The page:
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Testing still key to victory over virus

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'Now that a willing public is being expected to buy into the plan to contend with the latest phase, so, too, must the authorities up their game in relation to speedy testing.' Photo: AP Photo/Jens Meyer

'Now that a willing public is being expected to buy into the plan to contend with the latest phase, so, too, must the authorities up their game in relation to speedy testing.' Photo: AP Photo/Jens Meyer

AP

'Now that a willing public is being expected to buy into the plan to contend with the latest phase, so, too, must the authorities up their game in relation to speedy testing.' Photo: AP Photo/Jens Meyer

We are not out of the woods yet, but at last we can see a clearing in the distance, hopefully by summer's end. This will be a summer like no other in living memory, but the public at large, having adjusted so well - albeit with personal difficulty in many cases and no little tragedy in some - to restrictions on their lives and livelihoods in the fight against Covid-19 will now surely redouble their efforts to come through the next phase in relative good order.

The announced plan to lift restrictions and the proposed phased reopening of the country is tantamount to releasing a pressure valve on pent-up frustrations and emotions. A finely judged plan was required and would seem to have been delivered. However, the next, and, in many ways, more difficult phase in the fight against the coronavirus can not be placed entirely upon the shoulders of the public which has acted so admirably to date. It is now critically important that the authorities put in place a fit-for-purpose testing and contact-tracing regime which will be essential to a successful outcome by this autumn.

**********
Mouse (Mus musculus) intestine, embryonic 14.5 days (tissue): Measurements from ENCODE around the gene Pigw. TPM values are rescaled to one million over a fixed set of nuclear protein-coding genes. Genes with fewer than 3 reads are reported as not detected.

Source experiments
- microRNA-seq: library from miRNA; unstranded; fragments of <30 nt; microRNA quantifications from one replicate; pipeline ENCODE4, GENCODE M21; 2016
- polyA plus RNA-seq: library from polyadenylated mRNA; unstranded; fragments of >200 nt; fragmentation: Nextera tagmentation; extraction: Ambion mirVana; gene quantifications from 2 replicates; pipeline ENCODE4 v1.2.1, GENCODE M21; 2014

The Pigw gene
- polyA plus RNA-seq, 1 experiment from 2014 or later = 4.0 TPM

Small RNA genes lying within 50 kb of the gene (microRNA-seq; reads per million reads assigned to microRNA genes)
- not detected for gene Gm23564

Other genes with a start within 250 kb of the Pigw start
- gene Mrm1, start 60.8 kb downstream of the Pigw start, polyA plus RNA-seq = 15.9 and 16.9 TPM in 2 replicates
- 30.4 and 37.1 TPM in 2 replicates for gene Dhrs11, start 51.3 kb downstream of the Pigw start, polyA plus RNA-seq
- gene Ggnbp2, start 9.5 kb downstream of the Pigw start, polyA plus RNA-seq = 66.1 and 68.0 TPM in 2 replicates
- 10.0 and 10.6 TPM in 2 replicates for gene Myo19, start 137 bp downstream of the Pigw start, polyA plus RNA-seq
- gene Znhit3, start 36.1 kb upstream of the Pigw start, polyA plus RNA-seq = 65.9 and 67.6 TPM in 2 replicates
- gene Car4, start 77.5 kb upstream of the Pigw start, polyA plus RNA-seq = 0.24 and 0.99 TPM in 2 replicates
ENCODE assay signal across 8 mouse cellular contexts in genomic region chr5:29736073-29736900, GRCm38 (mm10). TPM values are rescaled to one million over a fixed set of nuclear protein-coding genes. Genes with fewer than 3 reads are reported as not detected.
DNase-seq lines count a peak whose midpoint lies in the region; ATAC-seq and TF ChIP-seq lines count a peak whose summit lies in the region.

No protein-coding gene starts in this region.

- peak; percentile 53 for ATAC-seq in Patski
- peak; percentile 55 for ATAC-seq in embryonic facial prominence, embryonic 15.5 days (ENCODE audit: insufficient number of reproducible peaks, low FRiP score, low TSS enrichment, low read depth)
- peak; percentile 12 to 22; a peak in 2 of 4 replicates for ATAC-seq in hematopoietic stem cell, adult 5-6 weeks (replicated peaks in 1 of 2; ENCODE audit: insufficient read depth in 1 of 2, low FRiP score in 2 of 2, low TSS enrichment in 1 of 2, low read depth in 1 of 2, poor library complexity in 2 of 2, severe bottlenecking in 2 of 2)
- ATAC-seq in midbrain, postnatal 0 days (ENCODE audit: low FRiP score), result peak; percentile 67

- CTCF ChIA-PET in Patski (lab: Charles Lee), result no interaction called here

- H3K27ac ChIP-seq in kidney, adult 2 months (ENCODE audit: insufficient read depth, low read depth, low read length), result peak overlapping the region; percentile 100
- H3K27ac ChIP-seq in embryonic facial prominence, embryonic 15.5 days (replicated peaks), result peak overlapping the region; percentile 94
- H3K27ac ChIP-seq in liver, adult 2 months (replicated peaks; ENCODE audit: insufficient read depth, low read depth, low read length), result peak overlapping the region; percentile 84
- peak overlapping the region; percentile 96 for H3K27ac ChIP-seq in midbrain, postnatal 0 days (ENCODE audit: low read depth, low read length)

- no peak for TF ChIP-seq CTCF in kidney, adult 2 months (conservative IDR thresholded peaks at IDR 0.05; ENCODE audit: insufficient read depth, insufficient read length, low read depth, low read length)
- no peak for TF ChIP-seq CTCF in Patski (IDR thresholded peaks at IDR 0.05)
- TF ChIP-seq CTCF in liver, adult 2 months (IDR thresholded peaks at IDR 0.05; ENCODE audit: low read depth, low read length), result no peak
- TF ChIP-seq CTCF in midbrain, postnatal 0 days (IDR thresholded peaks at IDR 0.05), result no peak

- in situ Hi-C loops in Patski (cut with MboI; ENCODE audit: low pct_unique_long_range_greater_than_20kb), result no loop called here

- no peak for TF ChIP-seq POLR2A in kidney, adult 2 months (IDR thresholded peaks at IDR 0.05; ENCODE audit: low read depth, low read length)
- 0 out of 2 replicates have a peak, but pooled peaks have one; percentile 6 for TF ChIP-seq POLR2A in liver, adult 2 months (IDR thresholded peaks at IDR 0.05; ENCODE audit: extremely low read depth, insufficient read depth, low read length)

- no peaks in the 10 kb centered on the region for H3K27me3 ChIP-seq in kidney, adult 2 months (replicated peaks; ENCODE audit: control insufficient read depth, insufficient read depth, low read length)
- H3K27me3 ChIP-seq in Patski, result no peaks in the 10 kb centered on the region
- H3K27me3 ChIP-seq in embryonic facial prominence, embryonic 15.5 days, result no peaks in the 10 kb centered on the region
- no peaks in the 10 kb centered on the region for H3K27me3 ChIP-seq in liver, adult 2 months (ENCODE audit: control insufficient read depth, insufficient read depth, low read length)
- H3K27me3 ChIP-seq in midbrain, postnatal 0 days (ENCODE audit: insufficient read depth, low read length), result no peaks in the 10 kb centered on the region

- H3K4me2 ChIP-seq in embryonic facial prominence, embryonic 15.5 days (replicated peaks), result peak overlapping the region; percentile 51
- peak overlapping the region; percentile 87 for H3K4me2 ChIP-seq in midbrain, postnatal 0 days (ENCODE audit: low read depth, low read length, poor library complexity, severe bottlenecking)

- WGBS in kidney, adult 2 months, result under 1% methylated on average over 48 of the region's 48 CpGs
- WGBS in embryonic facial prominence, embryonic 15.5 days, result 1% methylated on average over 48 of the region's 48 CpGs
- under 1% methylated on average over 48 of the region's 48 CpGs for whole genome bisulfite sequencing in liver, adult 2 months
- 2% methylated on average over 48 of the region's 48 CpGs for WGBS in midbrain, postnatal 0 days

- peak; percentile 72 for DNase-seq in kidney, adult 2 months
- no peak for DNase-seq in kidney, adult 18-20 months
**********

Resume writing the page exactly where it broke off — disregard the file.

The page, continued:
Since coronavirus was first detected in this country, the health authorities here and at international level have emphasised the need for proper testing and tracing capabilities. On the back foot from the outset, this country, like many others, has struggled to get up to speed in this regard. Repeated promises that such a regime was being ramped up have consistently fallen short of expectations. It is easy to be critical. The public has been largely understanding of various shortcomings and tolerant in the circumstances. However, now that a willing public is being expected to buy into the plan to contend with the latest phase, so, too, must the authorities up their game in relation to speedy testing, swift turnaround of results and urgent contact tracing on those found to be infected.

The most tantalising aspects on the plan announced by the Taoiseach, Leo Varadkar, last Friday is that it offers the sweet prospect of a return to a normality so long taken for granted. Undoubtedly, it will be a new normality. So be it. It would seem the plan was hard won in the bargaining between the science community which has led the country so well so far, and a reassertion of the requirements of society and the economy as envisaged by a body politic with its finger close to the pulse of the nation. These were difficult judgments to balance.

It is to be expected that both sides in the argument can re-join behind the plan in the hope that the five stages can be transversed without the need to take a step backwards or indeed forwards with undue haste. We remain in this together. Furthermore, it is more important than ever that a new government with a broad democratic mandate following the recent election be put in place to lead the country at this critical juncture and beyond. In that regard, the Green Party is urged to hold firm to its principles but to be prepared to fight for them inside of government, rather than from the opposition benches.

Sunday Independent